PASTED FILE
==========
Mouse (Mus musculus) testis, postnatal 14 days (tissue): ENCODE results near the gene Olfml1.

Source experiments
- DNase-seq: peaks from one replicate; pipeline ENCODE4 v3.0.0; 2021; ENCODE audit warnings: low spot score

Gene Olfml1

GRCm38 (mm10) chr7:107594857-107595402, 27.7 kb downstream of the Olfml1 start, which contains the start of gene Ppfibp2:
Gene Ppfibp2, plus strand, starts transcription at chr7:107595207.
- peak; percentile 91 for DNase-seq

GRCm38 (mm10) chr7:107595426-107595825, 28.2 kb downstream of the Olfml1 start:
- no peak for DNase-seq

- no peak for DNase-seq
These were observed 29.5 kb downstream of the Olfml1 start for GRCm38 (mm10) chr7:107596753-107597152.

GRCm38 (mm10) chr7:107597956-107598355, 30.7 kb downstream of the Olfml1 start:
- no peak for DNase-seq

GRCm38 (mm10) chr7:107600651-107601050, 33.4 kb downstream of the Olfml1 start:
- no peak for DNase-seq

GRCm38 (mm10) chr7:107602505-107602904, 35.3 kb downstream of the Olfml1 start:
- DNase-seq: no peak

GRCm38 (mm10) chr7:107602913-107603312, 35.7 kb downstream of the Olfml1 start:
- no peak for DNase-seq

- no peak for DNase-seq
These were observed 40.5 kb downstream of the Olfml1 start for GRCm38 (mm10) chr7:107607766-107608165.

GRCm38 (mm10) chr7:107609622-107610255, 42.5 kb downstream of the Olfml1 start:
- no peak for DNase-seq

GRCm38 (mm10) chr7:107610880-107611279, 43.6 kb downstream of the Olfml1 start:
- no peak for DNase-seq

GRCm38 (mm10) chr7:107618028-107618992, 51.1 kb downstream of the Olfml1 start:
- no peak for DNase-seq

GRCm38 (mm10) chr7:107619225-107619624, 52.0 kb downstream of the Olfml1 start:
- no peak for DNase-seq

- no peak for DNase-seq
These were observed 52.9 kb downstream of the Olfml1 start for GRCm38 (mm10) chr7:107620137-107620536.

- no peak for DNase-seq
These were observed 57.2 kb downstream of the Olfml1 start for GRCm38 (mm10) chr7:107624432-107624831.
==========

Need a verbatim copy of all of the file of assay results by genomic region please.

Mouse (Mus musculus) testis, postnatal 14 days (tissue): ENCODE results near the gene Olfml1.

Source experiments
- DNase-seq: peaks from one replicate; pipeline ENCODE4 v3.0.0; 2021; ENCODE audit warnings: low spot score

Gene Olfml1

GRCm38 (mm10) chr7:107594857-107595402, 27.7 kb downstream of the Olfml1 start, which contains the start of gene Ppfibp2:
Gene Ppfibp2, plus strand, starts transcription at chr7:107595207.
- peak; percentile 91 for DNase-seq

GRCm38 (mm10) chr7:107595426-107595825, 28.2 kb downstream of the Olfml1 start:
- no peak for DNase-seq

- no peak for DNase-seq
These were observed 29.5 kb downstream of the Olfml1 start for GRCm38 (mm10) chr7:107596753-107597152.

GRCm38 (mm10) chr7:107597956-107598355, 30.7 kb downstream of the Olfml1 start:
- no peak for DNase-seq

GRCm38 (mm10) chr7:107600651-107601050, 33.4 kb downstream of the Olfml1 start:
- no peak for DNase-seq

GRCm38 (mm10) chr7:107602505-107602904, 35.3 kb downstream of the Olfml1 start:
- DNase-seq: no peak

GRCm38 (mm10) chr7:107602913-107603312, 35.7 kb downstream of the Olfml1 start:
- no peak for DNase-seq

- no peak for DNase-seq
These were observed 40.5 kb downstream of the Olfml1 start for GRCm38 (mm10) chr7:107607766-107608165.

GRCm38 (mm10) chr7:107609622-107610255, 42.5 kb downstream of the Olfml1 start:
- no peak for DNase-seq

GRCm38 (mm10) chr7:107610880-107611279, 43.6 kb downstream of the Olfml1 start:
- no peak for DNase-seq

GRCm38 (mm10) chr7:107618028-107618992, 51.1 kb downstream of the Olfml1 start:
- no peak for DNase-seq

GRCm38 (mm10) chr7:107619225-107619624, 52.0 kb downstream of the Olfml1 start:
- no peak for DNase-seq

- no peak for DNase-seq
These were observed 52.9 kb downstream of the Olfml1 start for GRCm38 (mm10) chr7:107620137-107620536.

- no peak for DNase-seq
These were observed 57.2 kb downstream of the Olfml1 start for GRCm38 (mm10) chr7:107624432-107624831.